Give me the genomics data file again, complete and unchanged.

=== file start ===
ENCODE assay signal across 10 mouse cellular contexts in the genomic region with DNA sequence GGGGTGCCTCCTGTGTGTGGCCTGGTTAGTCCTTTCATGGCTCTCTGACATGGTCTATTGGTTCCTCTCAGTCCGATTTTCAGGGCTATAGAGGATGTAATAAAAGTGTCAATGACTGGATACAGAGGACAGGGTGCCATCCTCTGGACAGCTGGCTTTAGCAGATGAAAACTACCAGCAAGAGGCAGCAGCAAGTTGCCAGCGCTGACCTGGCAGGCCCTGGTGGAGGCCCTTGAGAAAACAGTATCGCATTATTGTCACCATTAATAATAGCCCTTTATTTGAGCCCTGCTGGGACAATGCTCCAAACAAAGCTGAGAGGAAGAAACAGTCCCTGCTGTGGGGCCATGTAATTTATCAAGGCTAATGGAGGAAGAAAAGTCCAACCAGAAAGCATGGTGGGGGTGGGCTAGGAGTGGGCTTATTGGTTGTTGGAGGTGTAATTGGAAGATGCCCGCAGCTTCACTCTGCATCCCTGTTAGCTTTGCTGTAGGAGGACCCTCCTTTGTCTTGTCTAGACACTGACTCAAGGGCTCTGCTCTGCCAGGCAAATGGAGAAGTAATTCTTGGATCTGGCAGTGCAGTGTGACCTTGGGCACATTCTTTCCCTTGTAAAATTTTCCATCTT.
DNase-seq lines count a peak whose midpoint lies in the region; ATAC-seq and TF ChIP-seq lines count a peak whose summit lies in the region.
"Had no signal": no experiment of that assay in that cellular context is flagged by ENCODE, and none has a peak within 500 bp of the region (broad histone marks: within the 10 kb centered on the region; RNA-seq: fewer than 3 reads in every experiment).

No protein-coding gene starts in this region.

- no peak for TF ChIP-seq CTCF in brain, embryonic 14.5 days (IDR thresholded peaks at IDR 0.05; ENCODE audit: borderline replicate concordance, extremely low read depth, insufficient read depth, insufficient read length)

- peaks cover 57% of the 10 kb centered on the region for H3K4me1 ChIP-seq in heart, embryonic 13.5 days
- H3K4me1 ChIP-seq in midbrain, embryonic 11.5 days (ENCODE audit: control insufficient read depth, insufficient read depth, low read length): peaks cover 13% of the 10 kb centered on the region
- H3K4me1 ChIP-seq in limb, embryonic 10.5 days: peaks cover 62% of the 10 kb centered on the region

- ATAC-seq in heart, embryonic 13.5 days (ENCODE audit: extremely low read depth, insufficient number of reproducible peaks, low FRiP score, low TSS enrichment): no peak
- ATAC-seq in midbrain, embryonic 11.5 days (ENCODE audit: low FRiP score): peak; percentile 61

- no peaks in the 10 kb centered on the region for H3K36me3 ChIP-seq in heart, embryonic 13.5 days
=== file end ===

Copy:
ENCODE assay signal across 10 mouse cellular contexts in the genomic region with DNA sequence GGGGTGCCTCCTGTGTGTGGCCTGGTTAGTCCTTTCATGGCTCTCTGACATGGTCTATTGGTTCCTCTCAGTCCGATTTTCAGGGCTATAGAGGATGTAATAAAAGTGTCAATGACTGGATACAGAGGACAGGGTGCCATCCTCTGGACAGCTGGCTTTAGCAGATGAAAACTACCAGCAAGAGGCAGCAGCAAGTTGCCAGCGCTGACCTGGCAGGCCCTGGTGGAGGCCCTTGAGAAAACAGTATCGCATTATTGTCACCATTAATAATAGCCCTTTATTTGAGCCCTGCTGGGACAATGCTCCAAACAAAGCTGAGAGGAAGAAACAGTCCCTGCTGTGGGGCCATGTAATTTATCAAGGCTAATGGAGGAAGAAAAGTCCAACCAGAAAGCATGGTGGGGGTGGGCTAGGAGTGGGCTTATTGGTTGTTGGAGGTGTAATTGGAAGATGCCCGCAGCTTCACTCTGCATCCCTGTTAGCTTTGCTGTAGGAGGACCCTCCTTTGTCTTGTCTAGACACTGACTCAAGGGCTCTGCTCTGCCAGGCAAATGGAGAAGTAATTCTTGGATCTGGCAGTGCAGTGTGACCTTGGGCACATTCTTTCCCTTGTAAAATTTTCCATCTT.
DNase-seq lines count a peak whose midpoint lies in the region; ATAC-seq and TF ChIP-seq lines count a peak whose summit lies in the region.
"Had no signal": no experiment of that assay in that cellular context is flagged by ENCODE, and none has a peak within 500 bp of the region (broad histone marks: within the 10 kb centered on the region; RNA-seq: fewer than 3 reads in every experiment).

No protein-coding gene starts in this region.

- no peak for TF ChIP-seq CTCF in brain, embryonic 14.5 days (IDR thresholded peaks at IDR 0.05; ENCODE audit: borderline replicate concordance, extremely low read depth, insufficient read depth, insufficient read length)

- peaks cover 57% of the 10 kb centered on the region for H3K4me1 ChIP-seq in heart, embryonic 13.5 days
- H3K4me1 ChIP-seq in midbrain, embryonic 11.5 days (ENCODE audit: control insufficient read depth, insufficient read depth, low read length): peaks cover 13% of the 10 kb centered on the region
- H3K4me1 ChIP-seq in limb, embryonic 10.5 days: peaks cover 62% of the 10 kb centered on the region

- ATAC-seq in heart, embryonic 13.5 days (ENCODE audit: extremely low read depth, insufficient number of reproducible peaks, low FRiP score, low TSS enrichment): no peak
- ATAC-seq in midbrain, embryonic 11.5 days (ENCODE audit: low FRiP score): peak; percentile 61

- no peaks in the 10 kb centered on the region for H3K36me3 ChIP-seq in heart, embryonic 13.5 days